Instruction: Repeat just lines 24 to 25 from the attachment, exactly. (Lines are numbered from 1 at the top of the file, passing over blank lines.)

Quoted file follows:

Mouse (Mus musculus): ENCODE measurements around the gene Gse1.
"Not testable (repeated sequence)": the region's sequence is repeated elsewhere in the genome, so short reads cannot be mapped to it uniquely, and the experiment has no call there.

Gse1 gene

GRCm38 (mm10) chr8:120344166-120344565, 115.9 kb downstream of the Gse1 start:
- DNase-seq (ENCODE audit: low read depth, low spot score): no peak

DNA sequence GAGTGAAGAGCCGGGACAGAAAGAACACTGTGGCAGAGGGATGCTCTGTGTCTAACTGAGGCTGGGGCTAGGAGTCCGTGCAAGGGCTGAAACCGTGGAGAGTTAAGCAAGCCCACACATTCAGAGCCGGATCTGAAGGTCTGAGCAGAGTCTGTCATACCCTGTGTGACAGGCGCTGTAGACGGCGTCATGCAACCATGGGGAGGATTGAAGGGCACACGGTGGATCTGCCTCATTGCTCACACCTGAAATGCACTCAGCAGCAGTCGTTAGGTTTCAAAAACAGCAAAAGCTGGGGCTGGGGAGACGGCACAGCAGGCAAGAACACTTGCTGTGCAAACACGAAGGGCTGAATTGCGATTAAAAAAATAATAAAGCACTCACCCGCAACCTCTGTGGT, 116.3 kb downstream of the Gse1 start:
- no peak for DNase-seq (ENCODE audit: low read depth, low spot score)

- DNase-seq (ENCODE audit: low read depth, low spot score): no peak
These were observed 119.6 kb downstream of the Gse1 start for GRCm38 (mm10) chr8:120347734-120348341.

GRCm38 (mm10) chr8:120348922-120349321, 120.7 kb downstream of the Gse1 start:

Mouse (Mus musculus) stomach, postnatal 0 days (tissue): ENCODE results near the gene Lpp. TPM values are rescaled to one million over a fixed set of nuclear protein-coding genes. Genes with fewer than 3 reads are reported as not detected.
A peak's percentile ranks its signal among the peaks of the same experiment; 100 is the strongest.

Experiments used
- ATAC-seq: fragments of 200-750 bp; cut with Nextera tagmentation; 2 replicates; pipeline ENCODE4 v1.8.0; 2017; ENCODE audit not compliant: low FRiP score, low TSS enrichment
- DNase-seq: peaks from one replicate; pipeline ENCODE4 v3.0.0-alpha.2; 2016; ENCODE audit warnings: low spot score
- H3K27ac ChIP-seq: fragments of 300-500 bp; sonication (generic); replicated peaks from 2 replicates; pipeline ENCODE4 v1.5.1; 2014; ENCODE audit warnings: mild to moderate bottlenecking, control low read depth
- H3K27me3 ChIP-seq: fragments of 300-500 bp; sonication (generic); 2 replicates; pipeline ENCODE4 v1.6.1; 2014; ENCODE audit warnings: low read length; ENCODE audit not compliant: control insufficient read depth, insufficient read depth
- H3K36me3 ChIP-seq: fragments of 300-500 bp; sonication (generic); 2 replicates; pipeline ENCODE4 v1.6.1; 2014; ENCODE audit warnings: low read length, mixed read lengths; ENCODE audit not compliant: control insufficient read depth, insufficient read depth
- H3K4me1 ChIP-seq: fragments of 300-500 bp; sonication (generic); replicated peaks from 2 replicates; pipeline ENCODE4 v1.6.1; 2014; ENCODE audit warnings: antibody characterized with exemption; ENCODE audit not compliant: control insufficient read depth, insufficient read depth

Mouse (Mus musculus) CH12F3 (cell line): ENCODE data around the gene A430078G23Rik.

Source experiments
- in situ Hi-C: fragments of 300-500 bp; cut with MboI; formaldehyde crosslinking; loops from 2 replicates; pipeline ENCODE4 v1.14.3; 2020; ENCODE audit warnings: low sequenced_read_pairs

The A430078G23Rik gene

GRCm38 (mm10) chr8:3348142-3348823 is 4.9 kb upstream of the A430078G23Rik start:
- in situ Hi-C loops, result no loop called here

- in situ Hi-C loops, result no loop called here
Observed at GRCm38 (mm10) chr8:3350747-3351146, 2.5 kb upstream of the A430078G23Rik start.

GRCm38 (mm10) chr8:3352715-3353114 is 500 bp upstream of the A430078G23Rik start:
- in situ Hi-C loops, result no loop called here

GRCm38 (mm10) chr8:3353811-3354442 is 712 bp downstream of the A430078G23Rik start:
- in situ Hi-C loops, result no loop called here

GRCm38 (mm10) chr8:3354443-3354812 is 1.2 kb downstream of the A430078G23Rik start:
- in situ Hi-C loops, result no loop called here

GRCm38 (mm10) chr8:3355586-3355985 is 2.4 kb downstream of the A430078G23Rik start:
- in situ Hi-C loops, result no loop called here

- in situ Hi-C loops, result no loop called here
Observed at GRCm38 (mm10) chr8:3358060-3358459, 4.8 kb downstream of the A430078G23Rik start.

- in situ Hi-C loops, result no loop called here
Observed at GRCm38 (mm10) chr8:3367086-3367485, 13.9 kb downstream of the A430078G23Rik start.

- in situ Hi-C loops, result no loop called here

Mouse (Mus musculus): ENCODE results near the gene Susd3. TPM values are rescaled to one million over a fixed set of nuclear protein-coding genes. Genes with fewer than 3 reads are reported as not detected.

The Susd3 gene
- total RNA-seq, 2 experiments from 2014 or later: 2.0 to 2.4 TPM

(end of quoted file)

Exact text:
GRCm38 (mm10) chr8:3348142-3348823 is 4.9 kb upstream of the A430078G23Rik start:
- in situ Hi-C loops, result no loop called here